So, About Yesterday’s Wednesday WTF

Share News:

Wednesday WTF
(Photo courtesy Ramiro Ramirez/Flickr)

Yesterday, we ran our weekly Wednesday WTF, and some of you had some serious issues with it. Our entire staff was on it all day. I was also called a few names, but that’s neither here nor there.

What I would like to say is this: I in no way saw any humor in what I saw in that listing. Sometimes, the WTF is hilarious to me. Sometimes — as in life — WTF can also be used in situations so shocking there is no other term that will do. WTF is a way we try to bring a little humor into Hump Day, but we never intended it to be a swipe at the less fortunate. Not ever.

Fact of the matter is, people live like this. The people who live(d) in this house did.

Now I don’t live that way. Neither do most of you. I’ve been quite poor (and I’ll be happy to tell you exactly how poor offline if you’d like), and I’ve been quite comfortable. But in all those times, I was quite clean. And when I wasn’t able to do that myself, there was someone in my life to make sure that happened. Maybe I was damn lucky.

In this case, clearly the people living here did not have that. And that is unconscionable and sad. It’s a situation that is truly due a WTF reaction, because nobody should have to live like this. Nobody should.

But we were never talking about the people. We were talking about the listing.

Still somewhere, we all failed these people. As we do every day in Dallas. Keeping a clean home shouldn’t be dependent on whether you’re using a walker or can walk unassisted — it’s a basic human right we should all have. This isn’t a matter of personal taste. But homes are like dependents: they require constant care and upkeep, and if you’re not up to it either physically or financially, this happens.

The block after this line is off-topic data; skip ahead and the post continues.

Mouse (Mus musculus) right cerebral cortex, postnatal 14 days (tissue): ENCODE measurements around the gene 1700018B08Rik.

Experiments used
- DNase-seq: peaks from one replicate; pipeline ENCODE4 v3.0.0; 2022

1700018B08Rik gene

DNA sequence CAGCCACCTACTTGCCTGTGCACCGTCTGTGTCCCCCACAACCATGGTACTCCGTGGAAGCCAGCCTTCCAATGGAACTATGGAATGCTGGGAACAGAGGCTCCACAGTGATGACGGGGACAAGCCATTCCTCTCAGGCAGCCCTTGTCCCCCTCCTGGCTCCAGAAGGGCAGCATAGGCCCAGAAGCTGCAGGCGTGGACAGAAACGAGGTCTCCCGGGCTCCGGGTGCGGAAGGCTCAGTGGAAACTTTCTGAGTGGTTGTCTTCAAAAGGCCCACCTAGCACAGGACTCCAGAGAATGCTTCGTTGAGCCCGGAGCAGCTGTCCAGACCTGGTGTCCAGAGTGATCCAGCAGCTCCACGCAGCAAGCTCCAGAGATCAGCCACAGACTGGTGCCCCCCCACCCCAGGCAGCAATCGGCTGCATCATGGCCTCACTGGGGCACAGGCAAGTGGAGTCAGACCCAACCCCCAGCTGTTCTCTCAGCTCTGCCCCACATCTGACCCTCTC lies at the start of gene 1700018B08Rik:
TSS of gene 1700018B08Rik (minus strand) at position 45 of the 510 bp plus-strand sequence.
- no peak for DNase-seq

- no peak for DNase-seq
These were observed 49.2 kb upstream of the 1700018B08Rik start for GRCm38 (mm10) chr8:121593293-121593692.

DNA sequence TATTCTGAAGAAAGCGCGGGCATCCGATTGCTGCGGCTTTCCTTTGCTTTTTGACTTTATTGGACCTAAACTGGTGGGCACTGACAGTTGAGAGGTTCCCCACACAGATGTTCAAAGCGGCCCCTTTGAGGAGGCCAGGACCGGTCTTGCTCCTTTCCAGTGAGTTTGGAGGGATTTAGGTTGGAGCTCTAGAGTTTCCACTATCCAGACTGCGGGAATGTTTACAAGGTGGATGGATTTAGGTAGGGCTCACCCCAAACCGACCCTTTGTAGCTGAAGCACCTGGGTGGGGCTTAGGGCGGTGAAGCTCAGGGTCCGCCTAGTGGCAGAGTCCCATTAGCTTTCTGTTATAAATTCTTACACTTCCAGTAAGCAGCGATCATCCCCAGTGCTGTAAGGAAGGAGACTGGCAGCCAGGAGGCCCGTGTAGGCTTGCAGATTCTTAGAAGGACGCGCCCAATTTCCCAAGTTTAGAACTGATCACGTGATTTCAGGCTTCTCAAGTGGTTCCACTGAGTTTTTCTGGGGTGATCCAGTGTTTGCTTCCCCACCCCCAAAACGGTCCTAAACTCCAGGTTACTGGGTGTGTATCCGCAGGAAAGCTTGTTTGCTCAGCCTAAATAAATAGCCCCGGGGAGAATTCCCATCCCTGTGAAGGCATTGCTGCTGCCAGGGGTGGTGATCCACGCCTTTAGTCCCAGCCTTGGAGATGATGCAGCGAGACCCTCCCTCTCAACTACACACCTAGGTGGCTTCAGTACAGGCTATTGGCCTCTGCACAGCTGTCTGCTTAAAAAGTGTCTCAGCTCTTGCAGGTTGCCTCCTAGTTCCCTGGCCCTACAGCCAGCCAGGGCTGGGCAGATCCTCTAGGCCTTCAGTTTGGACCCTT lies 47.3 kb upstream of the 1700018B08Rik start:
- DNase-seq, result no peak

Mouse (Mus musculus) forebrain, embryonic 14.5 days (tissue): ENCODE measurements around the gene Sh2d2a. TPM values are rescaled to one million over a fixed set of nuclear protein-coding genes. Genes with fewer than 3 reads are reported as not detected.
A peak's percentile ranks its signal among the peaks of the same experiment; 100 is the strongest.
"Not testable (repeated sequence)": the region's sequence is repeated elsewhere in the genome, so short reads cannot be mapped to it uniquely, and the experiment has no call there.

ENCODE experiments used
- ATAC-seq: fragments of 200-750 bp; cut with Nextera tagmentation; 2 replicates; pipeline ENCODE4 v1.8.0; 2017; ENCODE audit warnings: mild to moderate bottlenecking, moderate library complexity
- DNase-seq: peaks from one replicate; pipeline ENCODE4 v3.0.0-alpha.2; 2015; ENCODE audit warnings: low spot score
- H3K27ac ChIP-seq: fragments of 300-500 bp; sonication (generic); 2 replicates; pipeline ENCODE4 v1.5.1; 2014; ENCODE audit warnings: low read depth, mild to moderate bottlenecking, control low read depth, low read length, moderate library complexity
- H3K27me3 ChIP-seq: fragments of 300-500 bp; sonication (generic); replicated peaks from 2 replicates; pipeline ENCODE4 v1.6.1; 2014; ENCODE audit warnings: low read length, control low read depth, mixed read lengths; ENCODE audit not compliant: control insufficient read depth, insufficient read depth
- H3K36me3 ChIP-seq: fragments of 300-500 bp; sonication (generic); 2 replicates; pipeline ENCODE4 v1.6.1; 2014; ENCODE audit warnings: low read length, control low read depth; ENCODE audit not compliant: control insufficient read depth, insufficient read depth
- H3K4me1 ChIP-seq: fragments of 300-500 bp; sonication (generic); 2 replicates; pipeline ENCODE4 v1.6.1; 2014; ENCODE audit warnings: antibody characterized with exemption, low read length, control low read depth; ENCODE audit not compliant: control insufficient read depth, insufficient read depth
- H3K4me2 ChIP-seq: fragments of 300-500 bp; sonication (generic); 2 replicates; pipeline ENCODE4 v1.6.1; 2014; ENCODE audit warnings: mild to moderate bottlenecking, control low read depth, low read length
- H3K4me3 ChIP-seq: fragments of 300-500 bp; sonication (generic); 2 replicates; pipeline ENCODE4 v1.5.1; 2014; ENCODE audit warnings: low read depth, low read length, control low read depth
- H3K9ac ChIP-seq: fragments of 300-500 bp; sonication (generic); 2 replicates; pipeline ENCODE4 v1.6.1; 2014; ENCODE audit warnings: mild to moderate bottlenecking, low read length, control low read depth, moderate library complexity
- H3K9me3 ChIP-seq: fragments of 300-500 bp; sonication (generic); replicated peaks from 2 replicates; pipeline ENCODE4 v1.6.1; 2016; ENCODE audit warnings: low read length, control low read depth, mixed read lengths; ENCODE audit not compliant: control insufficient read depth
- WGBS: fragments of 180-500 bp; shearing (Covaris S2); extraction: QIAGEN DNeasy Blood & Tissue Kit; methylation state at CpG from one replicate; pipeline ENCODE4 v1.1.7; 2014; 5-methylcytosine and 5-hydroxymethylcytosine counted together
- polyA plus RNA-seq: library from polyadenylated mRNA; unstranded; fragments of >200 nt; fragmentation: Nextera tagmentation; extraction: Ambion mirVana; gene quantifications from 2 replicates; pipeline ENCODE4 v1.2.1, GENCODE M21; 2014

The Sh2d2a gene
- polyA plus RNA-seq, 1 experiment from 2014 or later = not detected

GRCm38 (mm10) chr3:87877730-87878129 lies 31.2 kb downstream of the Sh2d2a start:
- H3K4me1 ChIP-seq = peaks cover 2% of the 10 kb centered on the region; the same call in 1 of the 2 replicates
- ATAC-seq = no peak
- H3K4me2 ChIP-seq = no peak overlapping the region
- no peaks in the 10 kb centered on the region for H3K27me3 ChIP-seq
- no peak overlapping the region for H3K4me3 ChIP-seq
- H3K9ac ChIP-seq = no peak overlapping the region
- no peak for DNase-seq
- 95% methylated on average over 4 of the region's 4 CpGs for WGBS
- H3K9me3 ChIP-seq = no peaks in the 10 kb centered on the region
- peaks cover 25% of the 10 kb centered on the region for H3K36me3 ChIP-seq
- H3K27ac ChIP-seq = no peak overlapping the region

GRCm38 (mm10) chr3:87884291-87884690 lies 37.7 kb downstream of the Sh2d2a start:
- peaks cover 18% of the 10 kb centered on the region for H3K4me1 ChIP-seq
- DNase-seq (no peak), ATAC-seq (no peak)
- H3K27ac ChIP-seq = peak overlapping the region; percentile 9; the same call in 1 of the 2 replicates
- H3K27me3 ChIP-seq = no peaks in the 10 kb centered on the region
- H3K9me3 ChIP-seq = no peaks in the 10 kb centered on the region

If anything, we drew attention to a need, even if by accident. Readers are already reaching out, wanting to help. So if you looked at these pictures and were horrified, I hope you’ll consider doing one thing for me: Be a good neighbor. If your neighbors are older, or are infirm, especially, check on them. Offer to do the mundane tasks like wiping down doors and decluttering if it will help them. Check on the safety of their home if you can, and try to help them encourage their landlord (or the city to encourage the landlord) to make necessary repairs. If they have family, prod them.

If you’re unsure what to do, call 211 and ask what programs are available, or reach out to some of the providers on this list for advice.

One thing we do at so very well is stir the dirt, ask the tough questions, and look at the story behind the story with transparency. We’re doing that now with this post, so stay tuned. Did we step too far unintentionally? Maybe. But know that I nor anyone on the CD staff thought the condition of the home was funny.

I assure you, I certainly did not.

Bethany Erickson is the education, consumer affairs, and public policy columnist for Contact her at

Posted in

Bethany Erickson

Bethany Erickson lives in a 1961 Fox and Jacobs home with her husband, a second-grader, and Conrad Bain the dog. If she won the lottery, she'd by an E. Faye Jones home. She's taken home a few awards for her writing, including a Gold award for Best Series at the 2018 National Association of Real Estate Editors journalism awards, a 2018 Hugh Aynesworth Award for Editorial Opinion from the Dallas Press Club, and a 2019 award from NAREE for a piece linking Medicaid expansion with housing insecurity. She is a member of the Online News Association, the Education Writers Association, the International Academy of Digital Arts and Sciences, and the Society of Professional Journalists. She doesn't like lima beans or the word moist.